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Love them or hate them, the most popular time of year for fireworks has come around again. With the cancellation of organised displays this year, and with restrictions on gatherings, it was anticipated that there would be a higher than normal number of private Bonfire Night celebrations. At the same time, calls are being made, by the Scottish Government’s Fireworks Review Group, for the regulations surrounding the supply and use of fireworks to be tightened. What can be done to prevent something intended to bring colour and fun to a winter’s night from becoming a dangerous nuisance?

One of the basic safety principles, drummed into us from the early days of safety campaigns ran in schools, is that children and fireworks should only mix at a safe distance. As it stands, fireworks are an age restricted product and it is an offence to sell fireworks to anyone under 18. However, it is clear that much of the anti-social behaviour associated with fireworks is perpetrated by teenagers. Males aged 11-17 also make up a significant proportion of those presenting at hospital with firework related injuries each year. This indicates that the current restrictions are not sufficient to prevent young people accessing and misusing fireworks. The Review Group has recommended that a proxy purchasing offence be introduced, extending the restriction on supply to cover not only the retailer selling the product, but also to impose a criminal sanction on adults buying fireworks for those under 18.

A need to ensure that those purchasing fireworks are doing so responsibly and with the knowledge of how to use them safely, has also led to a further recommendation that mandatory conditions are imposed at the point of sale. It is suggested that this could include the need to complete an online safety course, to pay a fee, and to confirm where and when the fireworks will be used. Along with the other measures proposed, this would aim to reduce misuse, injury and nuisance without going as far as a complete ban.

Another common concern is the impact that fireworks have on those, human and animal alike, who are disturbed or even distressed by the loud noises and bright lights. The Fireworks (Scotland) Regulation 2004 already restricts the hours fireworks may be set off to between 7am and 11pm, with exceptions for certain special occasions such as New Year’s Eve and Bonfire Night. However, there are not currently corresponding restrictions as to when fireworks can be purchased, or to the volume which can be purchased in a transaction. The Review Group concluded that restrictions should be introduced to, at the very least, bring sale restrictions in line with the times at which fireworks can be set off, and to limit the volume an individual can buy.  They also recommend limiting the days, and further restricting the time of day, at which private consumers can lawfully use fireworks.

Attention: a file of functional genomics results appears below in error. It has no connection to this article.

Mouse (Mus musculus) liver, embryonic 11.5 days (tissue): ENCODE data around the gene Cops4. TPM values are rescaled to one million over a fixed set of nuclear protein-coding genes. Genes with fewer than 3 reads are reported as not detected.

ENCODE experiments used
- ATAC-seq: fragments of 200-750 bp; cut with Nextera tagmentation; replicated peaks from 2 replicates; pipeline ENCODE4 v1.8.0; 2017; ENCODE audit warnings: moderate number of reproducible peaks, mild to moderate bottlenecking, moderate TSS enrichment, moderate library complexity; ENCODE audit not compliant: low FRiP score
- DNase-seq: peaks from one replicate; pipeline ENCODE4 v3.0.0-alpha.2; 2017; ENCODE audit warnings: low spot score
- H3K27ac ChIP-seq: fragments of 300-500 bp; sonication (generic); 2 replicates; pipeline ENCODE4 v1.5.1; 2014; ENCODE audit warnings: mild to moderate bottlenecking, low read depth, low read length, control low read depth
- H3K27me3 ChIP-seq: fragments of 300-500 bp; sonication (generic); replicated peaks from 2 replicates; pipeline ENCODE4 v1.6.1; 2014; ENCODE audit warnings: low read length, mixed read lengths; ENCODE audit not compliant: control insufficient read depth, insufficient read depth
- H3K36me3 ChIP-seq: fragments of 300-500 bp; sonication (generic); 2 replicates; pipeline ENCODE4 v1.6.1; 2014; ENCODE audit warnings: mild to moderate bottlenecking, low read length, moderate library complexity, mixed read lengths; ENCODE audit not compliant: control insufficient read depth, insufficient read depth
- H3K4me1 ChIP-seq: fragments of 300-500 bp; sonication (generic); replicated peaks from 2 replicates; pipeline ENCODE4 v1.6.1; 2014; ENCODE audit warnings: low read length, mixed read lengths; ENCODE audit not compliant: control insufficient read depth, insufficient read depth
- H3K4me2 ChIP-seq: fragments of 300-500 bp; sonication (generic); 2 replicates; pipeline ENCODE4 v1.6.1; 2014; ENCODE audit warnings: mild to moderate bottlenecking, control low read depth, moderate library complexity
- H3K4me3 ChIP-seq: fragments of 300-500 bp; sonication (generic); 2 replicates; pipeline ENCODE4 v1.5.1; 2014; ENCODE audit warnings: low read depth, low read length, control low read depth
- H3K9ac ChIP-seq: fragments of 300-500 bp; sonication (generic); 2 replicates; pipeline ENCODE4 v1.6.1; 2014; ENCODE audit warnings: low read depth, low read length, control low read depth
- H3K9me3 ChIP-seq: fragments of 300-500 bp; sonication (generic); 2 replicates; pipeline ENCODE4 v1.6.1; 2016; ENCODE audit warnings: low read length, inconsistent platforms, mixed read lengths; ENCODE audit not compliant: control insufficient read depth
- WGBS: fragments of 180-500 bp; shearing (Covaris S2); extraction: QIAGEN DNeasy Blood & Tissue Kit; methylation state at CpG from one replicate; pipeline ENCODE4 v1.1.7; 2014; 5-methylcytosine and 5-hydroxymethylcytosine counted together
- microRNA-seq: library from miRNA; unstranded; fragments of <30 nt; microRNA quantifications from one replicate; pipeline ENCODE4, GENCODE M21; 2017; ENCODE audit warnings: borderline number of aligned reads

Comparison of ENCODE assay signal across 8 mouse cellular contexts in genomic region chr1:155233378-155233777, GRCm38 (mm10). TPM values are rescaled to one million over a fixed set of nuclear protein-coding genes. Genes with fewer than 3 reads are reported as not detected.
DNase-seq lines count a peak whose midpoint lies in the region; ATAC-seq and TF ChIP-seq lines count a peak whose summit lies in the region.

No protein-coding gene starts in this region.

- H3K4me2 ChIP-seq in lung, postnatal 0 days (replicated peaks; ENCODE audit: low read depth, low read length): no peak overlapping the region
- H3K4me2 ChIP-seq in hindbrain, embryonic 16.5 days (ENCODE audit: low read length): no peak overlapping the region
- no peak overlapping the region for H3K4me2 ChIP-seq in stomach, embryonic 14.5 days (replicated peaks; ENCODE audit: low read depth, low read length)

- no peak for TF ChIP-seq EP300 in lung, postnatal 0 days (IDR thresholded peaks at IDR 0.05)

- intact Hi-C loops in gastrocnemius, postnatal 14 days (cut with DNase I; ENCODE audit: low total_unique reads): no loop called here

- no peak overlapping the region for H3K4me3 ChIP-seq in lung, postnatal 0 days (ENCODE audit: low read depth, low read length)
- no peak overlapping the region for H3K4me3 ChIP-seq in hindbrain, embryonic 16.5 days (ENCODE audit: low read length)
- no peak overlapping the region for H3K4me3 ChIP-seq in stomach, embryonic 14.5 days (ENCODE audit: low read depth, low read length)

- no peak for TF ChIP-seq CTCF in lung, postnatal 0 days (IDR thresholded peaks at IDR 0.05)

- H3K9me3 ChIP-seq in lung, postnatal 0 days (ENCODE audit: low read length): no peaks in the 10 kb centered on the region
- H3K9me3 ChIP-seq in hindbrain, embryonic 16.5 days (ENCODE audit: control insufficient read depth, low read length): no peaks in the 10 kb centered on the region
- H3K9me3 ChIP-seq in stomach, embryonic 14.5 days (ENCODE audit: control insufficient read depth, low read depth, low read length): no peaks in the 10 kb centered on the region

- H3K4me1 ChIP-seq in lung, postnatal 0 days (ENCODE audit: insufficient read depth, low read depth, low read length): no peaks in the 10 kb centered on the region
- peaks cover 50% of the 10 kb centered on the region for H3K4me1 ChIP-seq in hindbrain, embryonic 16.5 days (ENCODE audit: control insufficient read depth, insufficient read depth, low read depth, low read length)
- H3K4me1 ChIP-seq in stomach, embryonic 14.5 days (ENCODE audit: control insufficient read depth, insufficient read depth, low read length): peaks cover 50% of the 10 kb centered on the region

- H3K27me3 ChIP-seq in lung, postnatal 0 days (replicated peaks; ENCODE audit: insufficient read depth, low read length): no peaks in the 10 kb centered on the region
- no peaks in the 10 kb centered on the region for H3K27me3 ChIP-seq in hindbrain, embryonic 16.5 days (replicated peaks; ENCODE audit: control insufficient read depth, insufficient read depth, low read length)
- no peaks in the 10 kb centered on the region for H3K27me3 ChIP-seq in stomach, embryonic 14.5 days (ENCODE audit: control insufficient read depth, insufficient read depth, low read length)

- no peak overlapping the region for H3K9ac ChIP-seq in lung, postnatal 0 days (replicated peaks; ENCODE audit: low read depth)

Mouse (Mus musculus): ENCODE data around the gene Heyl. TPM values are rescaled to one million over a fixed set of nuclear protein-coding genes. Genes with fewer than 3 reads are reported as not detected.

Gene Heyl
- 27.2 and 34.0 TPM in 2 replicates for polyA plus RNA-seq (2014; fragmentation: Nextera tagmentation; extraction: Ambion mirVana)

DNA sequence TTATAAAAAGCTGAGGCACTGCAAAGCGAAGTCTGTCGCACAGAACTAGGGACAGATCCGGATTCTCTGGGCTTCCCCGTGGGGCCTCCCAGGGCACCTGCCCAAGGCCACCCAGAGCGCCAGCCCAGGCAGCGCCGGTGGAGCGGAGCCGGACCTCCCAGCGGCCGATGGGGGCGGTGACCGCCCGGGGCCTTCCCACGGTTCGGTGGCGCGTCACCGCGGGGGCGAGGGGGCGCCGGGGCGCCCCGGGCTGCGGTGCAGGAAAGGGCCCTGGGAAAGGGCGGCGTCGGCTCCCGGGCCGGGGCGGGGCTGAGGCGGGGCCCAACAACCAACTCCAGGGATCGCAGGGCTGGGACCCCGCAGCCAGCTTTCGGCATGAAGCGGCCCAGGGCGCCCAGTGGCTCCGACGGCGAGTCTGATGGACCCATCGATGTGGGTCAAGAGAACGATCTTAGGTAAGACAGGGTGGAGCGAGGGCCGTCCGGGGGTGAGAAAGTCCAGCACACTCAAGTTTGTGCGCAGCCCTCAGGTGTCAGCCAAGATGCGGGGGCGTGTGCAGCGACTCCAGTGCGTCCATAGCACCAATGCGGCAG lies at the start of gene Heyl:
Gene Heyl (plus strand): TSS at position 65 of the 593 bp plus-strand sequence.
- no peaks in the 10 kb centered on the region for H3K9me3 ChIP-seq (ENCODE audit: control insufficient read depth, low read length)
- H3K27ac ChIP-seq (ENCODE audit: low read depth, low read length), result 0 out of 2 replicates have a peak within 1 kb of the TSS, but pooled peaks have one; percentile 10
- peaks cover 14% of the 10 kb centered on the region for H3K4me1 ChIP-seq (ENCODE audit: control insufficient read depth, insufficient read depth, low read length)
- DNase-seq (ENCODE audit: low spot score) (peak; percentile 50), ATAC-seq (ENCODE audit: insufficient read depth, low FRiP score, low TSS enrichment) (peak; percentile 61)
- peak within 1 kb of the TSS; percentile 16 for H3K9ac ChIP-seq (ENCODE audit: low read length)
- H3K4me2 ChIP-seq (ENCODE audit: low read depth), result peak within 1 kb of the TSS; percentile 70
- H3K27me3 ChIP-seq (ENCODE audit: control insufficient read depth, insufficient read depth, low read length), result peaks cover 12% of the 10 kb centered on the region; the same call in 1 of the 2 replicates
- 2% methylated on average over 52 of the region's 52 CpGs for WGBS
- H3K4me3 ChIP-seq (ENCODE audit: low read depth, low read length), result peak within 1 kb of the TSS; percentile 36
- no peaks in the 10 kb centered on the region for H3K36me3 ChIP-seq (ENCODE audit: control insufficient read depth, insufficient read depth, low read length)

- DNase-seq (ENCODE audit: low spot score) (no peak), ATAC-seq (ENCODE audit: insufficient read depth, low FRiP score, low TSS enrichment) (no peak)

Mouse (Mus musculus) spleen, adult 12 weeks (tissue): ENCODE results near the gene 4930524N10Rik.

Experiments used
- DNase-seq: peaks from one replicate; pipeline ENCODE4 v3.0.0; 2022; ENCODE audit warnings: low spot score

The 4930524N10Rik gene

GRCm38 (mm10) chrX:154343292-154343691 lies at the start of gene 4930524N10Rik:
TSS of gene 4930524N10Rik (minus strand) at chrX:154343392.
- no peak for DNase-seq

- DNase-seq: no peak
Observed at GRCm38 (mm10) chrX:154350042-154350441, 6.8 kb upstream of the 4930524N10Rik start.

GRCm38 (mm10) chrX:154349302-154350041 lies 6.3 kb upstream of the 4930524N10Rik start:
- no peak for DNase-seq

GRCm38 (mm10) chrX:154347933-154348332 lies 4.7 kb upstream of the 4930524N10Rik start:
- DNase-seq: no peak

Further, and with the intention of targeting areas where fireworks are creating a problem for the community, calls have been made for no-firework zones to be established. This would allow attention and resources to be directed towards areas where there is particular concern about anti-social behaviour or where problems are caused for wildlife or livestock.

All of these recommendations have been made against a background of public support for tighter rules. In fact, 87% of those who responded to the consultation indicated they would be in favour of a complete ban on the sale of fireworks. While the Review Group did not go this far, there does seem to be a real possibility that the use of fireworks by private consumers will be subject to further restrictions in the future.

Alongside the risk of injury to those setting off the fireworks, there is now a much greater awareness of the distress which can be caused to animals and to those with noise sensitivity. When public displays are going ahead, in specified locations and at specified times, it can be easier for those who know that they, or their pets, will experience problems to keep away. When the noise is coming from multiple private gardens, it is much harder to avoid. For anyone thinking of replacing an organised event with a DIY display this year, it is just as important to be considerate of those around as it is to remember personal safety.

Blog by Amy Haughton, Solicitor

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